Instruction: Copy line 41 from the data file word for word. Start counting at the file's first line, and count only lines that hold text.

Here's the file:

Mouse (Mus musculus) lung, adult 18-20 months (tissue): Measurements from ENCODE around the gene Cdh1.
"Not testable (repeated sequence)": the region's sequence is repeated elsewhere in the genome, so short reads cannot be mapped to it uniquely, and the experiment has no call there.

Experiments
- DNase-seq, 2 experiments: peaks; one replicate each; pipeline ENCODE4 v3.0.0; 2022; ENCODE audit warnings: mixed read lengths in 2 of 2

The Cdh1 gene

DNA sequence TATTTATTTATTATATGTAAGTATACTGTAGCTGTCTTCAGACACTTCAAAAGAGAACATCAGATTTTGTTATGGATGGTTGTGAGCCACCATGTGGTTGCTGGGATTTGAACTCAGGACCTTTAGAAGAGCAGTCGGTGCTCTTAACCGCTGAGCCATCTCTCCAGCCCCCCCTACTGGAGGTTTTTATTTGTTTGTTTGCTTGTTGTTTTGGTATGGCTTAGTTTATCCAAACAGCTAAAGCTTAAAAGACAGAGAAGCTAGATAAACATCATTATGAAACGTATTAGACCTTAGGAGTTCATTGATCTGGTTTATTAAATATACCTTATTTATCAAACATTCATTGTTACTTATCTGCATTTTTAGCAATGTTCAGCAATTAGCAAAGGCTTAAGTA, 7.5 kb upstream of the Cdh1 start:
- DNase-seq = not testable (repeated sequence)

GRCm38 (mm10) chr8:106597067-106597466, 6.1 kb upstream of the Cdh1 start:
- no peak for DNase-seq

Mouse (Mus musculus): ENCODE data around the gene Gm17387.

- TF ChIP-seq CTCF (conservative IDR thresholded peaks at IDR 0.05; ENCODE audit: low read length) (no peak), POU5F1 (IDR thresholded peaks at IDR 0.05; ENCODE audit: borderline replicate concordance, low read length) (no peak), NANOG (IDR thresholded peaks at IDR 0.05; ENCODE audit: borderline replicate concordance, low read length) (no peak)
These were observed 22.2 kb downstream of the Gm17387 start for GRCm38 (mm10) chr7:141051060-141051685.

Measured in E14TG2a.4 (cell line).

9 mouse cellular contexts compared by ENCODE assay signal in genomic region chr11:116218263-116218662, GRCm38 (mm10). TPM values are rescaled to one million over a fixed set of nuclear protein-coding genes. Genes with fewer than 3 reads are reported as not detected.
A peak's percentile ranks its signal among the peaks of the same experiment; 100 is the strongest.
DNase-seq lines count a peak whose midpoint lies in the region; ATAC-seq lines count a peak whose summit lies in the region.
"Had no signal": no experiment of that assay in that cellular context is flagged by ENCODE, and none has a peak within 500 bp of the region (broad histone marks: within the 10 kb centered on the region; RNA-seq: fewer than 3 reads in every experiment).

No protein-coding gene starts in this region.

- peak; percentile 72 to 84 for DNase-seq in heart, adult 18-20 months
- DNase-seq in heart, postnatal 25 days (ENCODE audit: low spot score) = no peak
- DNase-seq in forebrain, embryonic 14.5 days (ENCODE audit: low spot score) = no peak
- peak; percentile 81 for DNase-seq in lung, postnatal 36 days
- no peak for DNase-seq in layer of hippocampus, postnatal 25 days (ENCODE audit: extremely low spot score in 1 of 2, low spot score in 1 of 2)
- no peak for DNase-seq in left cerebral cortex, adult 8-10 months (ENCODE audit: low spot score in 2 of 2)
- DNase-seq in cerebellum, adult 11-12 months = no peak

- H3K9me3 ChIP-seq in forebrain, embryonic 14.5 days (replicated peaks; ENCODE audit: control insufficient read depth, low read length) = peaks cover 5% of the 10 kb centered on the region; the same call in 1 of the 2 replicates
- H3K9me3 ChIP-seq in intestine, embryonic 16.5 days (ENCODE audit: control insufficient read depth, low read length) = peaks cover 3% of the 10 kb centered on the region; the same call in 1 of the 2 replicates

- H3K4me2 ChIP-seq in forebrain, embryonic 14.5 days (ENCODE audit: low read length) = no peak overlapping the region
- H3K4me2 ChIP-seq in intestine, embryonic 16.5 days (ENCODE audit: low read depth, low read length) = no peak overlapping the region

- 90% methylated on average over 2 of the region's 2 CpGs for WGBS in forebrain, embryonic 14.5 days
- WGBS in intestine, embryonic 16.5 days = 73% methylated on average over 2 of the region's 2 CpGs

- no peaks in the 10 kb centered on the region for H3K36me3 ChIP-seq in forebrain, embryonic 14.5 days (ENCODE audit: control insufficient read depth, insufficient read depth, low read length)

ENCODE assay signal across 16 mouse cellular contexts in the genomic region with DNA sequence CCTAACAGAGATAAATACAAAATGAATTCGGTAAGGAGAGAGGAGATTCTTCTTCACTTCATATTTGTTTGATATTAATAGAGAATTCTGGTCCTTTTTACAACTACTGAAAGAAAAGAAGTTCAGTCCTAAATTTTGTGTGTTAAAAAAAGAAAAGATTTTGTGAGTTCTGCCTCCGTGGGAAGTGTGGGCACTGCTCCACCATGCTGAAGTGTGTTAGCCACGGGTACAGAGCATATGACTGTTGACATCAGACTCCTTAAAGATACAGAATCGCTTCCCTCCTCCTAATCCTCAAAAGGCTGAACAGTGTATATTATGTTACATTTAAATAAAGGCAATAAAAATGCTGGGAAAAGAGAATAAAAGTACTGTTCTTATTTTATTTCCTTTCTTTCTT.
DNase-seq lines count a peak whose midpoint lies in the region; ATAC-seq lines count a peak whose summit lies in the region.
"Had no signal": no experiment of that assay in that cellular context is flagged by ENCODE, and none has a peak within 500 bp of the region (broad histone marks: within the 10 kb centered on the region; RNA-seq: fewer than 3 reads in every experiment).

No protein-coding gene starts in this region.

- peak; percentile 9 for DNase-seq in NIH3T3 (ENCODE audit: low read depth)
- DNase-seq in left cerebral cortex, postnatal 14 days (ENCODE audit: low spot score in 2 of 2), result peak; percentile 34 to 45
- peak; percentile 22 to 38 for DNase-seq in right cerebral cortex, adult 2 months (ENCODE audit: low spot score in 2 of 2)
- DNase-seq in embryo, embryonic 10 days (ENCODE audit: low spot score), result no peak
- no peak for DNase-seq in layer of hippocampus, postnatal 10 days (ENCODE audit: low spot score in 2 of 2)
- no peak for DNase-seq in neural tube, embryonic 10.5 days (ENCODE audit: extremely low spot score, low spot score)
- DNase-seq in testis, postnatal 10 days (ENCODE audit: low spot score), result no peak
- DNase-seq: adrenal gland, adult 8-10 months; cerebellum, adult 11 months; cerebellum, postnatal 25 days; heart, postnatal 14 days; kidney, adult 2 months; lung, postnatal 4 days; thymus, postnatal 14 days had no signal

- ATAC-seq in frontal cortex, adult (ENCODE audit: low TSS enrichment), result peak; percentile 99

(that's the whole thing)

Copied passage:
- no peak for DNase-seq in layer of hippocampus, postnatal 10 days (ENCODE audit: low spot score in 2 of 2)